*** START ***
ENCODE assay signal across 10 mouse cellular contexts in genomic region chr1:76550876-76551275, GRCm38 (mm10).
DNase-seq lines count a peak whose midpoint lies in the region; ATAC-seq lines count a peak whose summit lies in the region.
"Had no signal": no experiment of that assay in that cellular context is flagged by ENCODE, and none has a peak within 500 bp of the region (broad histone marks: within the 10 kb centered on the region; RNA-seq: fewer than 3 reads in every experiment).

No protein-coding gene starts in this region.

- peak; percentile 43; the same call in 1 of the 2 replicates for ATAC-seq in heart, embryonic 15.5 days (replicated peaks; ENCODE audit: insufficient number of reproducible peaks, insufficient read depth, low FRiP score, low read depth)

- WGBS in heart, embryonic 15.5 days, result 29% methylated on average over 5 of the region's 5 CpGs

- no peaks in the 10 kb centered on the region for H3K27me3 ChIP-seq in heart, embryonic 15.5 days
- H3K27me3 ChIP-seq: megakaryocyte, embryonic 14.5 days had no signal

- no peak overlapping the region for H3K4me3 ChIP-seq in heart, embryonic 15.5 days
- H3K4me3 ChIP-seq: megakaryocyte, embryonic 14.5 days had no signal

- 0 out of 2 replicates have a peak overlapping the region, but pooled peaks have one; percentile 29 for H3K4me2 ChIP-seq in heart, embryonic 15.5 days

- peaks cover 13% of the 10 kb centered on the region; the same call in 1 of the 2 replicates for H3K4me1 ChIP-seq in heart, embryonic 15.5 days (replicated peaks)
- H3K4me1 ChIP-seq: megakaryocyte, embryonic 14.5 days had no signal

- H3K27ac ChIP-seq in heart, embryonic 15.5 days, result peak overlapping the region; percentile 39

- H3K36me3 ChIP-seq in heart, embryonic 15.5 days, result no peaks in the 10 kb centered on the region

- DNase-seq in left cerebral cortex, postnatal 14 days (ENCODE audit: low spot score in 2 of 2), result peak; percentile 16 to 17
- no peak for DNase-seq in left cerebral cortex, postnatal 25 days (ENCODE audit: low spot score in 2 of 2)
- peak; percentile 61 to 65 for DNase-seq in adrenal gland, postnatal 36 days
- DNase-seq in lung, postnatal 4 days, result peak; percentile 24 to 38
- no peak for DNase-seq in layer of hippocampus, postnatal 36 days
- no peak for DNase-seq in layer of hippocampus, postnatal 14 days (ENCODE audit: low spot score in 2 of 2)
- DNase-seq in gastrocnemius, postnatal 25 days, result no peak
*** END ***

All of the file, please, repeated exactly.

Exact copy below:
ENCODE assay signal across 10 mouse cellular contexts in genomic region chr1:76550876-76551275, GRCm38 (mm10).
DNase-seq lines count a peak whose midpoint lies in the region; ATAC-seq lines count a peak whose summit lies in the region.
"Had no signal": no experiment of that assay in that cellular context is flagged by ENCODE, and none has a peak within 500 bp of the region (broad histone marks: within the 10 kb centered on the region; RNA-seq: fewer than 3 reads in every experiment).

No protein-coding gene starts in this region.

- peak; percentile 43; the same call in 1 of the 2 replicates for ATAC-seq in heart, embryonic 15.5 days (replicated peaks; ENCODE audit: insufficient number of reproducible peaks, insufficient read depth, low FRiP score, low read depth)

- WGBS in heart, embryonic 15.5 days, result 29% methylated on average over 5 of the region's 5 CpGs

- no peaks in the 10 kb centered on the region for H3K27me3 ChIP-seq in heart, embryonic 15.5 days
- H3K27me3 ChIP-seq: megakaryocyte, embryonic 14.5 days had no signal

- no peak overlapping the region for H3K4me3 ChIP-seq in heart, embryonic 15.5 days
- H3K4me3 ChIP-seq: megakaryocyte, embryonic 14.5 days had no signal

- 0 out of 2 replicates have a peak overlapping the region, but pooled peaks have one; percentile 29 for H3K4me2 ChIP-seq in heart, embryonic 15.5 days

- peaks cover 13% of the 10 kb centered on the region; the same call in 1 of the 2 replicates for H3K4me1 ChIP-seq in heart, embryonic 15.5 days (replicated peaks)
- H3K4me1 ChIP-seq: megakaryocyte, embryonic 14.5 days had no signal

- H3K27ac ChIP-seq in heart, embryonic 15.5 days, result peak overlapping the region; percentile 39

- H3K36me3 ChIP-seq in heart, embryonic 15.5 days, result no peaks in the 10 kb centered on the region

- DNase-seq in left cerebral cortex, postnatal 14 days (ENCODE audit: low spot score in 2 of 2), result peak; percentile 16 to 17
- no peak for DNase-seq in left cerebral cortex, postnatal 25 days (ENCODE audit: low spot score in 2 of 2)
- peak; percentile 61 to 65 for DNase-seq in adrenal gland, postnatal 36 days
- DNase-seq in lung, postnatal 4 days, result peak; percentile 24 to 38
- no peak for DNase-seq in layer of hippocampus, postnatal 36 days
- no peak for DNase-seq in layer of hippocampus, postnatal 14 days (ENCODE audit: low spot score in 2 of 2)
- DNase-seq in gastrocnemius, postnatal 25 days, result no peak